Tuesday, February 26, 2013

Why I Own Tachibana Eletech

In my last post I picked up Riken Keiki,  my first Japanese small cap (actually my first stock from an overseas exchange). I bought it for two simple reasons: consistent great earnings and a great balance sheet. The PE is less than 10. And the balance sheet I can illustrate with the following chart. It is quite compelling.

Today, I bought another Japanese small cap for the same reasons: Tachibana Eletech (8159:TSE). This company sells factory automation and electronics equipment for industrial uses. The company mostly sells in Japan but it is expanding overseas, in particular Asia. The company's operating margin is only 13%. And this is the only thing that worries me. But I guess this comes from being primarily a distributor.

Like Riken Keiki, Tachibana Eletech is consistently profitable. Both companies trade at PEs below 10.  Tachibana Eletech's balance sheet chart is also impressive.

I can find almost no news on the company so all my information has to come from the company's website. Fortunately, the site has complete investor documentation in English. I see the company has a large accounts receivable. But the company seems to have no problem collecting on its bills. The company's balance sheet shows a reserve for doubtful accounts that equals only 2% of the total accounts receivable. The accounts receivable is a third of the years total revenue, so the company can get paid in three months, on average.

I believe that Tachibana Eletech is a good company that focuses on its competencies. The company is 90 years old. And it is the type of company that has helped make Japan so dominant in manufacturing.

So, this is the story of my second, but not last, Japanese small cap. I cannot predict my Japanese stocks play out but I expect it will eventually play out well, maybe in a year, maybe in five years or longer. I cannot predict Mr. Market, I can only control what companies I buy and I can vaguely guess how much they will earn.

Wednesday, February 20, 2013

Why I Own Riken Keiki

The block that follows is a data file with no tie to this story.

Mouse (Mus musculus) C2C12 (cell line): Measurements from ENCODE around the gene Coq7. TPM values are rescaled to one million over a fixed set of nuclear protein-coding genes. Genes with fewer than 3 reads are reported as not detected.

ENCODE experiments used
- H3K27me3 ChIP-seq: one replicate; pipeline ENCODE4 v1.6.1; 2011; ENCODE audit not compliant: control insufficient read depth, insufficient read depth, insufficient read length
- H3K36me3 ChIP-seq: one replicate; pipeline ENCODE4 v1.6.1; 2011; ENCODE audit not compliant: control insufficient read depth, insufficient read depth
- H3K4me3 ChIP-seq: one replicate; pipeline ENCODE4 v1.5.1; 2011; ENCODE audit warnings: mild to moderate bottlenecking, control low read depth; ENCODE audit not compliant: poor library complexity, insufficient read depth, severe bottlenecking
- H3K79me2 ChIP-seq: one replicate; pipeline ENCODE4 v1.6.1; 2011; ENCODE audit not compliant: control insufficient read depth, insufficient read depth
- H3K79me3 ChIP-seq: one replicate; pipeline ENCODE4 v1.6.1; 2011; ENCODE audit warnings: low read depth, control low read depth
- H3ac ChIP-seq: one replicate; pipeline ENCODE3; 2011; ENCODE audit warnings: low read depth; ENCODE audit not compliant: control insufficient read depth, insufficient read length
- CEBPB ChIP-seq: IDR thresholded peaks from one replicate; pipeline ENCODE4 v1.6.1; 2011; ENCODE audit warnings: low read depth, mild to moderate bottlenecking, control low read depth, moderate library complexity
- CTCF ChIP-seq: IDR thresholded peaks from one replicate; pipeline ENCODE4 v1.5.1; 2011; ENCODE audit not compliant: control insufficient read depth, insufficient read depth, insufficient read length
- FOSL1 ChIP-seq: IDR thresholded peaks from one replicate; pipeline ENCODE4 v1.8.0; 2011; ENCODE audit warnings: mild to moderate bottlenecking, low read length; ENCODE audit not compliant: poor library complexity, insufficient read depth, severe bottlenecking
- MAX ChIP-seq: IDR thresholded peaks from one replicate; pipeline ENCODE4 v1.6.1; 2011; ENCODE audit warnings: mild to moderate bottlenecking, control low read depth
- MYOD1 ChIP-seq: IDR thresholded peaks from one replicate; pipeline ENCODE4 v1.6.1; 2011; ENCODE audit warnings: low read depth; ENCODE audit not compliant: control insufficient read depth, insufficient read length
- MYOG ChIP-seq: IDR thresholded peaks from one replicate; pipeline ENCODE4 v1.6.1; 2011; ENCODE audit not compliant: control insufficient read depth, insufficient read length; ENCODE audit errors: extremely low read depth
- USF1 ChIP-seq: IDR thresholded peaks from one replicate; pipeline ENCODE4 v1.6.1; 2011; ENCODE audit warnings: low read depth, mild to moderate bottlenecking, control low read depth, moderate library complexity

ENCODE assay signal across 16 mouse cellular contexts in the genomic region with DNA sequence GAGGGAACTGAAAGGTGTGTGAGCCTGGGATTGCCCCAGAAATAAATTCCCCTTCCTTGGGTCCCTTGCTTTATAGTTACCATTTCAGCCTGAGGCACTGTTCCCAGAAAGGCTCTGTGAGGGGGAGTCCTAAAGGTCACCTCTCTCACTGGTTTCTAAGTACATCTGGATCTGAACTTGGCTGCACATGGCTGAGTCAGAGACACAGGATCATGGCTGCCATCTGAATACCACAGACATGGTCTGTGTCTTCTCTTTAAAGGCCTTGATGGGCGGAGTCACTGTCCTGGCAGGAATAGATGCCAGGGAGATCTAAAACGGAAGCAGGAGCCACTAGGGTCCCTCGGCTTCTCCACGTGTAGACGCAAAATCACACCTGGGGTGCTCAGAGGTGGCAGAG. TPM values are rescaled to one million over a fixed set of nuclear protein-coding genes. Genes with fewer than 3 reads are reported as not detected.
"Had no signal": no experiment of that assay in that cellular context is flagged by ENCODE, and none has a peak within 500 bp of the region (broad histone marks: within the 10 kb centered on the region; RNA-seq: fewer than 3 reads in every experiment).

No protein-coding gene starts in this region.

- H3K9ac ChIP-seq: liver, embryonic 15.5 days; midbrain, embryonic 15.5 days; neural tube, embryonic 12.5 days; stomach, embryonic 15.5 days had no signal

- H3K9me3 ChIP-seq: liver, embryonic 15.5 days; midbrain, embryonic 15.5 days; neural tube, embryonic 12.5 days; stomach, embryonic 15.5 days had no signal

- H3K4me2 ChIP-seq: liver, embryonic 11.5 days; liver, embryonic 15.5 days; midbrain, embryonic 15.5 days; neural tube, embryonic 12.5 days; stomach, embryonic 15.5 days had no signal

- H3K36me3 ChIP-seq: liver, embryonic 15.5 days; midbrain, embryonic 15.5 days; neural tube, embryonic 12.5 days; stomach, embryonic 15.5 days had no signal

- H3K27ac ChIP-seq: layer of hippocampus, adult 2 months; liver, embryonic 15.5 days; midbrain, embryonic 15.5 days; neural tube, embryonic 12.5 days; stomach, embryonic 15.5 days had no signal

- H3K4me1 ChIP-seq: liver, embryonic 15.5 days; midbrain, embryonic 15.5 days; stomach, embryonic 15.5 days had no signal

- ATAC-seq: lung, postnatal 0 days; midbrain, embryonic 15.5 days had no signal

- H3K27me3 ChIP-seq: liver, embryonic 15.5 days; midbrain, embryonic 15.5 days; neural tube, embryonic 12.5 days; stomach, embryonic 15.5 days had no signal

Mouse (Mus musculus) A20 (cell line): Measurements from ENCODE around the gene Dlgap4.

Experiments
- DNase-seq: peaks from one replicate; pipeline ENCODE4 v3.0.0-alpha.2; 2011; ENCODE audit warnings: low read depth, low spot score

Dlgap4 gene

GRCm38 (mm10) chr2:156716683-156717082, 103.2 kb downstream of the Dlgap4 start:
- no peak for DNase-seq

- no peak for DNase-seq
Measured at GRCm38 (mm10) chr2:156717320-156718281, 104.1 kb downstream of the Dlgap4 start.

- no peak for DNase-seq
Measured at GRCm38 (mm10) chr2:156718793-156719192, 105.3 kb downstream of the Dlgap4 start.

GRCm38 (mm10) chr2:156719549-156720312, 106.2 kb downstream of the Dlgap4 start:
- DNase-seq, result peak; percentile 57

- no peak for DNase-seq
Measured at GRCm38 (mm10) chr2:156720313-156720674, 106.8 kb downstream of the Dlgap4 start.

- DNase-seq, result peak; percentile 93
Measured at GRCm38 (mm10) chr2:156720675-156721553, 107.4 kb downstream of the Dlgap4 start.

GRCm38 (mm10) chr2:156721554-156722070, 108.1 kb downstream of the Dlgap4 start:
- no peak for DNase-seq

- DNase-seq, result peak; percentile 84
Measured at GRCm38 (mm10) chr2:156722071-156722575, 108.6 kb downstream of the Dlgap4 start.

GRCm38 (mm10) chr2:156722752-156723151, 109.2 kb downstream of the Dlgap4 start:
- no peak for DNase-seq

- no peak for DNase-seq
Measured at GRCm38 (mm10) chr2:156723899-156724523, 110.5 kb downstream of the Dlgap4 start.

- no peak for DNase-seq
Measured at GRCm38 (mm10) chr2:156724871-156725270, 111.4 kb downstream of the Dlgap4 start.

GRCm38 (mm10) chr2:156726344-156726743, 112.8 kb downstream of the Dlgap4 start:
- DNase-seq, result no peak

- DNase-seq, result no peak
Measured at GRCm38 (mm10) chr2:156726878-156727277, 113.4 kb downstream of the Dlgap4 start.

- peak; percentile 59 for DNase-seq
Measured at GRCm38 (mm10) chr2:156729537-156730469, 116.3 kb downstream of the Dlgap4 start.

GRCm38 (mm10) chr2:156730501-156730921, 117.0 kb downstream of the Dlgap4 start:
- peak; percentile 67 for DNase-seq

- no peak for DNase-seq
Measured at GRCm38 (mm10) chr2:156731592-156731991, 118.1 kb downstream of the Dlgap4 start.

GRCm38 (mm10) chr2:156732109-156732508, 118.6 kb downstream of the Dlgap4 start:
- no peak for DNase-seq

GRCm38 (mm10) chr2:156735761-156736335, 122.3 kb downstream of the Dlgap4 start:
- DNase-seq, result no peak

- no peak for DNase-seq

I feel investing is a learning and evolutionary process. When I started this blog I thought of myself as a conservative value investor. In the last six months I have evolved into a more aggressive and independent investor. I am now willing to go into less covered areas of the market, in particular small caps. In the meantime I have found a small subculture within the blogging community that covers these cases. On my blogroll on the left you'll see a list of such blogs.

My first smallcap purchases were McRae Industries and Globus Maritime six months ago. Over that period, they have been a mixed bag (+10% and -30%). However, six months is too short a time to tell anything.

The next stock that I found is Riken Keiki (7734:TSE). Riken Keiki makes devices that detect hazardous gases. Its products are mostly for industrial purposes. The company has a long history going back more than 80 years. The company has a market cap of about $130M USD. The company is consistently profitable. Its current PE is less than 10 and it pays a 3% dividend. Riken Keiki is also a net-net company, meaning its current assets exceed its total liabilities.

So the reader may wonder what is the catch? I certainly want to know, if there is one. But I cannot find any so far. In fact, I found the entire Japanese market is full of such profitable net-net small caps that trade at very low PE multiples. I have been following many outstanding investors of today to see what they are doing. For this I really recommend Wealthtrack. Wealthrack is a gem of a financial news show that you can get on youtube. A common theme of several Wealthtrack guests -- what the host Conseulo Mack calls Thought Leaders -- is that Japan is an undervalued market. I agree.

But I admit, I don't know too much about what this company makes. I cannot even access their reports in English. And I don't read Japanese. Based on advice given here, I used translate.google.com to decipher their quarterly reports, which is a far from ideal solution.

My strategy on Japan is to make my own basket of Japanese small caps, starting with Riken Keiki. I am not really trying to stock pick but to take advantage of a inefficiency of the world markets. I believe this opportunity comes because too many people have been burned from twenty years of recession. I know that people have said Japan is a good investment for much of the last twenty years, and have been proven wrong. But from my judgement, I feel this is the time to invest in Japan.